Most Over the Top Original Mint Packaging?
Seems like there are two types of numismatists: Those who hate original mint packaging or those who really, really hate original mint packaging.
On the other hand: My fascination with early slabs probably has something to do with the lessons I learned 40+ years ago as a collector: Original is best. Unpolished, uncleaned, unrestored.
Ok, so you've got super original. Do you have the original clamshell, the original COA, even the original shipping box? Fine, but do you have the original receipt AND the original sales flyer?
But those of us who are committed to this level of originality know it comes at a price: Space. Especially for pieces that need to be kept in a safe deposit box.
I've tried for years to keep an open mind about US mint packaging. Especially for items that might be made more for the general population than our opinionated group.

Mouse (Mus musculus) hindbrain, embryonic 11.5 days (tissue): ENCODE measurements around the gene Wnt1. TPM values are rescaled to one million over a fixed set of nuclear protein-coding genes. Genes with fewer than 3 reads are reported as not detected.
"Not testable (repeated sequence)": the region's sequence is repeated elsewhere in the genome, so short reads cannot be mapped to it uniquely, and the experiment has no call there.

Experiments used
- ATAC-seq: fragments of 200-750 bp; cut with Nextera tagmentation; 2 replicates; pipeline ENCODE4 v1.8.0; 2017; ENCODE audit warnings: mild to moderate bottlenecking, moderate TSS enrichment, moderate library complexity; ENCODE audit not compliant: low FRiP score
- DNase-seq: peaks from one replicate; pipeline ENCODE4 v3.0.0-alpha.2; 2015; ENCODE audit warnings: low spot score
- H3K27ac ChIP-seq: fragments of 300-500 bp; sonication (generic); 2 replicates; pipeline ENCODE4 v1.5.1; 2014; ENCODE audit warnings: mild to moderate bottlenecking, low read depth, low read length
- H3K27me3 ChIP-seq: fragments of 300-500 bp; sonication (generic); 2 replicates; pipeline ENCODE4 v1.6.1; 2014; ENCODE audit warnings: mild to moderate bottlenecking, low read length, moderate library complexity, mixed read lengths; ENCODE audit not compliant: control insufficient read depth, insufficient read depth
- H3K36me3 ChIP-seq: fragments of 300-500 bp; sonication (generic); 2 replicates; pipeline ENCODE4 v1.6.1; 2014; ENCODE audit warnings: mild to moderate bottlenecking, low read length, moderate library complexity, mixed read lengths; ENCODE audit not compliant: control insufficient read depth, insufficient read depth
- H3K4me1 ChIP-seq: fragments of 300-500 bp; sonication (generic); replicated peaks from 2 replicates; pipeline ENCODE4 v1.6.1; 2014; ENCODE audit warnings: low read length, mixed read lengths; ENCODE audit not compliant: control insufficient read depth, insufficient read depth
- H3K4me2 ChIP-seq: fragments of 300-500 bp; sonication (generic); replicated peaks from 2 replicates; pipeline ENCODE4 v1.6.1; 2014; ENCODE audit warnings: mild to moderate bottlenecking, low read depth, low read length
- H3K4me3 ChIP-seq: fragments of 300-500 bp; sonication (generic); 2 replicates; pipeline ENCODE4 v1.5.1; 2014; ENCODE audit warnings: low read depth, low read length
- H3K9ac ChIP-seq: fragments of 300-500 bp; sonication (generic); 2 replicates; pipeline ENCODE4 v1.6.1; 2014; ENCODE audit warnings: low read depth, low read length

@kiyote 's post about the first spouse gold pieces made me stop and revisit this issue.
From a presentation standpoint, the packaging of the first spouse pieces is actually pretty spectacular. The gold-embossed, polished chintz textured outer slip, the matching gold-embossed inner box. The sheet of tailored gauzy fabric to protect the third gold-embossed custom casket with red velvet lining: either the domed, high polished burled walnut or the redwood(?), with satin upper liner (the 4th gold-embossing!) and velvet lower liner, heavy cardstock COA, and finally, the clear acrylic capsule.
It's over the top. It's borderline gaudy (really not as bad as it sounds, though). It's so much expense, and space, and volume. It must have taken a team to design, and an industry to produce.
It's too much, isn't it? When we, as a rule, we like slabs, flips, or 2x2s?
I mean, how many pieces like this do you have "on display"? Are these the most over-the-top examples of original mint packaging? Are there others you'd nominate?
--Severian the Lame